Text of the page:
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2 Real World Examples of ACA-Compliant Wellness Programs

aca compliant wellness programs

Compliance Advisor

Employers are striving to establish ACA-compliant wellness programs, but let's face it — the regulations are dense and confusing. Sometimes it's easier to understand a point when you have a good example.


Our recent webinar on wellness regulations under the ACA gave two great examples of ACA-compliant wellness programs (derived from the actual Affordable Care Act rules). The examples below are for outcome-based programs.

To refresh your memory, outcome-based wellness programs are one of two types of health-contingent wellness programs. (The other type of health-contingent programs are activity-only programs). Outcome-based programs require employees to reach or maintain a specific wellness goal (such as BMI, cholesterol level, non-tobacco using status, etc.) in order to get a reward.

Here are two examples that could apply to many different employers:

Example No. 1: Compliant Outcome-Based Wellness Program for Improving Cholesterol Count

All employees can earn a reward for meeting a specific cholesterol count (200 or lower). If an employee doesn't meet the cholesterol count, he and his doctor can develop an action plan that will enable him to receive the same reward. The action plan might include medication and additional screenings.

All plan materials describing the terms of the program include the following statement:

“Your health plan wants to help you take charge of your health. Rewards are available to all employees who participate in our Cholesterol Awareness Wellness Program. If your total cholesterol count is under 200, you will receive the reward. If not, you will still have an opportunity to qualify for the reward. We will work with you and your doctor to find a Health Smart program that is right for you.”

Moving on, when an employee receives notification that his cholesterol count is 200 or higher, the notification includes the following statement:

“Your plan offers a Health Smart program under which we will work with you and your doctor to try to lower your cholesterol. If you complete this program, you will qualify for a reward. Please contact us at [contact information] to get started.”

Example No. 2: Compliant Outcome-Based Wellness Program for Improving BMI

An employer sponsors a biometric screening program. Under the program, employees with a BMI of 26 or lower will receive a discount to the employee cost of health coverage. Employees who do not meet that target BMI window may get the same discount/reward by walking 150 minutes weekly. The walking alternative is an activity-based wellness program because the employer is asking employees to do something that may be more difficult for those employees with a health factor.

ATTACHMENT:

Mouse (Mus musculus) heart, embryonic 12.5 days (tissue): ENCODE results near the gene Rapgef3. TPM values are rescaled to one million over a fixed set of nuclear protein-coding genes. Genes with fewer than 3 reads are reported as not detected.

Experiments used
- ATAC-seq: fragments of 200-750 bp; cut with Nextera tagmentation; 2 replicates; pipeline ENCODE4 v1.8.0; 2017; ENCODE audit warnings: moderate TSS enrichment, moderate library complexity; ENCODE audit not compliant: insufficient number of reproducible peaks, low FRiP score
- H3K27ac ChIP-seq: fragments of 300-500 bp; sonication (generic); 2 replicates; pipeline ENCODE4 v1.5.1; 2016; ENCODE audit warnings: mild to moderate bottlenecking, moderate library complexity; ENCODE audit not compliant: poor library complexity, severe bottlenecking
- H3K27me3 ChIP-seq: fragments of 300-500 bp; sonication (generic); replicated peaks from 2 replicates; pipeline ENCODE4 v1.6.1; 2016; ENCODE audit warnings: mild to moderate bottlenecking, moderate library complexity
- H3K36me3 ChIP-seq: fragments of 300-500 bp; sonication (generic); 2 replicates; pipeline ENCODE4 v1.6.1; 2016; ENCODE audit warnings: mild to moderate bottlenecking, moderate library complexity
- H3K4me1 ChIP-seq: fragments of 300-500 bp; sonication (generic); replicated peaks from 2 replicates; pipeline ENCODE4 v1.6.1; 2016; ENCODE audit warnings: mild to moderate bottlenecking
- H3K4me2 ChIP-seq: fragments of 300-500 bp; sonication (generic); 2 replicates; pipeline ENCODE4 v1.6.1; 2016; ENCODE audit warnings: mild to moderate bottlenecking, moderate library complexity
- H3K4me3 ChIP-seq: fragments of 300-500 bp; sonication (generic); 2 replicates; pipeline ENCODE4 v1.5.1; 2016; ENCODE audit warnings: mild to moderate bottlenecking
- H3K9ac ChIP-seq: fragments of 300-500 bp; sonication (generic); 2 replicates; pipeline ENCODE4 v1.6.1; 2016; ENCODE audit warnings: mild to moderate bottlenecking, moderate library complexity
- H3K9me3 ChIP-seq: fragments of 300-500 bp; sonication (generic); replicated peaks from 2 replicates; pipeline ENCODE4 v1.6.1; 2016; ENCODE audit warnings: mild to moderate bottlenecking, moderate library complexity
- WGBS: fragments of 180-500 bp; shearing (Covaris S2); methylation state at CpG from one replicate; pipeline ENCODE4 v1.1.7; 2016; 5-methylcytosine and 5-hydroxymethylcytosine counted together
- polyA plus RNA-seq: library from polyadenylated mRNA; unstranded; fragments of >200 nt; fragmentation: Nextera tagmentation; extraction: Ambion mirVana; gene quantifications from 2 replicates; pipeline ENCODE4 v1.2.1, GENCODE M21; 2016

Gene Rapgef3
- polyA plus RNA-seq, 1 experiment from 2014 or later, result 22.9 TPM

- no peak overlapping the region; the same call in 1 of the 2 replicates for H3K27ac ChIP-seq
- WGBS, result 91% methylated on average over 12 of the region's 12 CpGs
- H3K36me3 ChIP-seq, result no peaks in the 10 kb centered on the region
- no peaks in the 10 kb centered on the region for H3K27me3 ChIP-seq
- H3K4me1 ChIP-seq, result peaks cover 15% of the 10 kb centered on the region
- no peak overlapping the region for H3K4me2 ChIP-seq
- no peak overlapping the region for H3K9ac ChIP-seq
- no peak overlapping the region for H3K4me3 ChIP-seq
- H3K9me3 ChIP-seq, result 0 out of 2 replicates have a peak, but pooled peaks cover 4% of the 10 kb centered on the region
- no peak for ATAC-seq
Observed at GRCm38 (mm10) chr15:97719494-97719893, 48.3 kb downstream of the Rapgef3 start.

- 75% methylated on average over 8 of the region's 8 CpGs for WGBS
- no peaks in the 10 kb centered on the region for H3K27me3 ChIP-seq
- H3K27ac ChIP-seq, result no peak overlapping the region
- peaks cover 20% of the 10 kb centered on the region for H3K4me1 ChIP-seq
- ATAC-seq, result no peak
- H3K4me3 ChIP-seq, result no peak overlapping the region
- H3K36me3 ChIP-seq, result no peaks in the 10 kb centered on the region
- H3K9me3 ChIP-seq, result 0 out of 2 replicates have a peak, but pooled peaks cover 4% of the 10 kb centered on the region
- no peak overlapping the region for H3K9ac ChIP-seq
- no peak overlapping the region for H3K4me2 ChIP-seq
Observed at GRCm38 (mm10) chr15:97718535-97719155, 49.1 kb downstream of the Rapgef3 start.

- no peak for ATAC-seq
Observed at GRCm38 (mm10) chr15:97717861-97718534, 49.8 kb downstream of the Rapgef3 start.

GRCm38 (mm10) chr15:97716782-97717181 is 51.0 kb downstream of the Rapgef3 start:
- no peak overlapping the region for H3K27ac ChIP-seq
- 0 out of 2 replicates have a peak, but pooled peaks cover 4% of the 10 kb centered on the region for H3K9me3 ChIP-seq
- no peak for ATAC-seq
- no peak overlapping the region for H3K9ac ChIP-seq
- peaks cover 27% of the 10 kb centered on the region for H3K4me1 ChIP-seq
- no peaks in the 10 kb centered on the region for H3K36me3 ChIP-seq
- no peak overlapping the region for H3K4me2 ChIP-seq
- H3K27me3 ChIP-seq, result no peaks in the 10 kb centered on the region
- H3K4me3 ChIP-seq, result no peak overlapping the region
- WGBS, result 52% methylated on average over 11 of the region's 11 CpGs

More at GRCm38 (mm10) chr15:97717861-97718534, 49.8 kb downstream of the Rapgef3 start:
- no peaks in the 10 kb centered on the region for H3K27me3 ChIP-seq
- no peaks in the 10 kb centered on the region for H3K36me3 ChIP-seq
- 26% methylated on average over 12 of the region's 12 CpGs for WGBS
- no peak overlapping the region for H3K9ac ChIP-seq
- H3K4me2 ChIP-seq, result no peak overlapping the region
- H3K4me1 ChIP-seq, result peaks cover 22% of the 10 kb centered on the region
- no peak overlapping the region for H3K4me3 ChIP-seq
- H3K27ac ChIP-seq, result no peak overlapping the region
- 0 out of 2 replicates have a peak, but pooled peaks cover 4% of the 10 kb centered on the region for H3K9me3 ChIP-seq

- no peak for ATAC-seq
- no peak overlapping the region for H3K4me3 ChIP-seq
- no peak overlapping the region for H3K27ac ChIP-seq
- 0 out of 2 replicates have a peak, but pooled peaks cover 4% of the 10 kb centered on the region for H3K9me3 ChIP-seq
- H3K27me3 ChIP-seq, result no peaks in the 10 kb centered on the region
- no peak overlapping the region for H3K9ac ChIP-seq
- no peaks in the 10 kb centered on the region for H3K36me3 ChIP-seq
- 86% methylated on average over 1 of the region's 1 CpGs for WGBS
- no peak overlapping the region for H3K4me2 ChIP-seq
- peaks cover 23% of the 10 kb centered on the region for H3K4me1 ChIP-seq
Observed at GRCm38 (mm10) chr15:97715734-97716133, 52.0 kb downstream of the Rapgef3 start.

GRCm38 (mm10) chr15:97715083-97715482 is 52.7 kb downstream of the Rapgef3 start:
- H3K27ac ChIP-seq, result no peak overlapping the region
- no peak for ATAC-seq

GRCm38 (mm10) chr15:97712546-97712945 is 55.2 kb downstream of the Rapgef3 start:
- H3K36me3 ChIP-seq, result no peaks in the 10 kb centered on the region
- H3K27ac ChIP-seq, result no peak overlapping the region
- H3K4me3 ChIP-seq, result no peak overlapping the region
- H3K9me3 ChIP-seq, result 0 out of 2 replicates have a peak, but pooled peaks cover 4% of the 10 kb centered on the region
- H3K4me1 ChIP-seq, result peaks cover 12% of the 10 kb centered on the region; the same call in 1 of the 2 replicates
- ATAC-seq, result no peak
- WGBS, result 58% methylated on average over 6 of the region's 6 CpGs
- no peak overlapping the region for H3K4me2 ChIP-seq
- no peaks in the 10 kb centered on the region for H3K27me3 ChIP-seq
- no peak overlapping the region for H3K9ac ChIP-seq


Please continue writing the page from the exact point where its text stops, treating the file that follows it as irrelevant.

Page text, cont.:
Some employees cannot comply with the walking program. The program may be unreasonably difficult because of a medical condition or because it's medically inadvisable for them to participate. These employees are given the same discount for satisfying a second alternative standard that is reasonable, not unreasonably burdensome or impractical to comply with, and is otherwise reasonably designed.

All plan materials describing the terms of the wellness program include the following statement:

“Fitness is easy! Start walking! Your health plan cares about your health. If you are considered overweight because you have a BMI of over 26, our Start Walking program will help you lose weight and feel better. We will help you enroll. (If your doctor says that walking isn't right for you, that's OK, too. We will work with you (and, if you wish, your own doctor) to develop a wellness program that is.)"

Employee John Smith is unable to hit the target BMI window of 26 or lower within the plan's time frame. He received compliant notification. It is unreasonably difficult for John to comply with the program because of a medical condition (he broke leg and is unable to walk.)

What's John's next move? John talks to his doctor, and he proposes to his employer an alternative program based on his doctor's recommendations. The plan administrators agree to make the same contribution discount available to John that's available to other co-workers who are participating in the BMI program or the alternative walking program. But John only gets the reward if he actually follows his doctor's recommendations.

For the full story on ACA-compliant wellness programs, please check out the recording of our webinar on wellness regulations under the ACA and download the slide deck. Click on the button below to get started.

[ GET THE SLIDE DECK ] Know the Rules: Wellness Regulations Under the ACA

Related Posts:

Final Rules for Wellness Programs Under Health Care Reform Released

Demonstrating Wellness Program ROI

Decoding Reasonable Alternative Standards for Wellness Programs

Wellness Program Incentive Ideas You Can Count On


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